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Geographical description and molecular characterization of genetic structure and diversity using a 6K SNP array in Turkish oat germplasm

Cömertpay, Gönül, Habyarimana, Ephrem, Baloch, Faheem Shehzad, Güngör, Hüseyin, Dokuyucu, Tevrican, Akkaya, Aydın, Dumlupinar, Ziya
Canadian journal of plant science 2018 v.99 no.1 pp. 12-21
Avena sativa, algorithms, cultivars, gene banks, gene pool, genetic distance, genetic variation, genomics, germplasm, heterozygosity, inbreeding, inbreeding coefficient, kinship, landraces, oats, population structure, provenance, single nucleotide polymorphism, Turkey (country)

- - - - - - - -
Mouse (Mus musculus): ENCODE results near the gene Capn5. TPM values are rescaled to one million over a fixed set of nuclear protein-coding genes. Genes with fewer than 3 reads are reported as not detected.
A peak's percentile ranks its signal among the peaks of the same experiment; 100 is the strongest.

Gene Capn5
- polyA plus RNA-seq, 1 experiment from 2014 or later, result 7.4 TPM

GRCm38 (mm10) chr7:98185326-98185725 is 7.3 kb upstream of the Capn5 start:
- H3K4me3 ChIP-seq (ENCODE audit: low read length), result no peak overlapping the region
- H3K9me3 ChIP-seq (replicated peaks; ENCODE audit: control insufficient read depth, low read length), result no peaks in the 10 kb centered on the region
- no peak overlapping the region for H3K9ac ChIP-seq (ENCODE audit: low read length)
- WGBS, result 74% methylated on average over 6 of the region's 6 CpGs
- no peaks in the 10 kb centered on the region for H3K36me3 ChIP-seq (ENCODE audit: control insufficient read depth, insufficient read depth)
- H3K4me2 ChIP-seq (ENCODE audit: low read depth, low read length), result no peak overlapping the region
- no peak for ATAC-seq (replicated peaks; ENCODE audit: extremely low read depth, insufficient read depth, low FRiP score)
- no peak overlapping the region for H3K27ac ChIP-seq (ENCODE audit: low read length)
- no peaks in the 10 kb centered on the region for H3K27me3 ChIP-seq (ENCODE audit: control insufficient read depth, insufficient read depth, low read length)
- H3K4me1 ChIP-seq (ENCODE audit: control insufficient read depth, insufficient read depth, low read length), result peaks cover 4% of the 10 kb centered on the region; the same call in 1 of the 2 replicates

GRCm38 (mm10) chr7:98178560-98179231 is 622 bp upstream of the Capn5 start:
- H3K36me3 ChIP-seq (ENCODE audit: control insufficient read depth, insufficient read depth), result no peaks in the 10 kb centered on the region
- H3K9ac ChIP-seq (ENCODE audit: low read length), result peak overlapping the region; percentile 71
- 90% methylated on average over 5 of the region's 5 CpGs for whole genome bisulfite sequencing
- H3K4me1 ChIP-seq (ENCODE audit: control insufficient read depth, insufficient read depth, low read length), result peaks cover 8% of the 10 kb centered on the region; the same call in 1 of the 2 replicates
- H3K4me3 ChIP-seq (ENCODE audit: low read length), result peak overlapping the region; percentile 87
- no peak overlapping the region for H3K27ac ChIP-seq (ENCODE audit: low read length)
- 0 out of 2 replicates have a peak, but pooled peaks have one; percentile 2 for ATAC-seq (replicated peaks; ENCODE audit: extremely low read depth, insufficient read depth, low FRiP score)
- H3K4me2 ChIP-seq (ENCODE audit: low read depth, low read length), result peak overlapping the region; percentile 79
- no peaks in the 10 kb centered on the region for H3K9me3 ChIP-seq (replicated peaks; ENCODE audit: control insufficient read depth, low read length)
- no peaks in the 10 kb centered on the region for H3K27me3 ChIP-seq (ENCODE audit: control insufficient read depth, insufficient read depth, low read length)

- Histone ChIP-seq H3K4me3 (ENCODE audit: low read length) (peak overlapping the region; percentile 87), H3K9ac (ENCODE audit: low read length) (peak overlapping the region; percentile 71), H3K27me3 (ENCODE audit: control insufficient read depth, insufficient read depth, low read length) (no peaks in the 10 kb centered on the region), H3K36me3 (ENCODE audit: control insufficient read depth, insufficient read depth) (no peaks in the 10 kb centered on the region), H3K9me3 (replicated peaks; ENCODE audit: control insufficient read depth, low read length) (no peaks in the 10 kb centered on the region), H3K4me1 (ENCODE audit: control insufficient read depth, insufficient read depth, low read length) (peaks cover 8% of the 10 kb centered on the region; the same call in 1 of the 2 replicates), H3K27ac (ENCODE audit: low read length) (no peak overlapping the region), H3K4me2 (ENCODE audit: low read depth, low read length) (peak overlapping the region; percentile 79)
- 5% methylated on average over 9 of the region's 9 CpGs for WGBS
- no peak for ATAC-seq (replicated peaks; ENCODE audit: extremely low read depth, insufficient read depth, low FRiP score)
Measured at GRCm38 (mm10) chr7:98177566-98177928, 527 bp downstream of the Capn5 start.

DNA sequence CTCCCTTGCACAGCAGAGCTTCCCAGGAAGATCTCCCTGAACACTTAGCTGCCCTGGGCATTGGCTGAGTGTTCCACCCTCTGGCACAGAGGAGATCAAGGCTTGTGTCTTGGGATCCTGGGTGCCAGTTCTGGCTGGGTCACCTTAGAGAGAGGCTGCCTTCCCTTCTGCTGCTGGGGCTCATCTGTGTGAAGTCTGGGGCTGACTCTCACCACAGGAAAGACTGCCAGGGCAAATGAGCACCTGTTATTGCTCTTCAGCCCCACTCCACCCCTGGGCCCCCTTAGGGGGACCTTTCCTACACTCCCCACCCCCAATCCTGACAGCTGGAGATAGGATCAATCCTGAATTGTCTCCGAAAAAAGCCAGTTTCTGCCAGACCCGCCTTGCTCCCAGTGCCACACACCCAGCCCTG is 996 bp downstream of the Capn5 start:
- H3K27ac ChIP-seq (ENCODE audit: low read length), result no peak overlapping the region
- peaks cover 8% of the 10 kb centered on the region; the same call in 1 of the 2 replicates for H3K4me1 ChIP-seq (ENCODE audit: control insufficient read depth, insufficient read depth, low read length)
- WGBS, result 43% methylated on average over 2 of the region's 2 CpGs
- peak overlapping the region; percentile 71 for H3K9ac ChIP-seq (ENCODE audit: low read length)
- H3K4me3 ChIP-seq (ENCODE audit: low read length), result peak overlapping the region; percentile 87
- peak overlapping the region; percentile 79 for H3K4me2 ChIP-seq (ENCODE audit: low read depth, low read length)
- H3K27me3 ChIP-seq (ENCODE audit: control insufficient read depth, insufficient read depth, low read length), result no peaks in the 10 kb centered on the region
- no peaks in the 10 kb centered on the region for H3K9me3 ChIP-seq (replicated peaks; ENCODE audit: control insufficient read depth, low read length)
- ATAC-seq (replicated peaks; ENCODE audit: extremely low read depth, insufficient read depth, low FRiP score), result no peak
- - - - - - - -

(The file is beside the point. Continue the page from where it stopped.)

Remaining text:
Cultivated oat (Avena sativa L. and Avena byzantina Koch) is native to Turkey, a secondary center of oat diversity. Oat breeding has received less attention relative to other cereals. In this work, the diversity of oat landraces collected from different regions of Turkey as well as obtained from different gene banks was investigated using 3293 high quality SNP markers. Expected heterozygosity (Hs), observed heterozygosity (Ho), inbreeding coefficient (Fis), and overall genetic diversity (Ht) of the oat gene pool were 0.22, 0.01, 0.96, and 0.38, respectively. The value of the genetic differentiation (Fst) metric for genetic structure was 0.41 and indicated that kinship was more of a determinant for population structure than the geographical provenance. The populations from different geographical regions shared a great proportion of genetic diversity. Clustering using model-based STRUCTURE, principal coordinates (PCoA), and neighbour-joining (NJ) algorithms were mostly comparable except for five discrepantly clustered accessions in NJ and PCoA relative to STRUCTURE, which can be attributed to the relatively reduced resolution power in the NJ and PCoA approaches. SNP markers partitioned all oat accessions into four main groups (A, B, C, and D) with 10 unclassified accessions. Some landraces were identical based on genetic distance and can represent duplications in gene banks. The data presented in this work represent the initial results on genetic diversity as investigated in Turkish oat, and are an important resource for systematicians, geneticists, and breeders interested in Turkish oat germplasm. These results are expected to open new opportunities for further studies in oat genomics and cultivar development.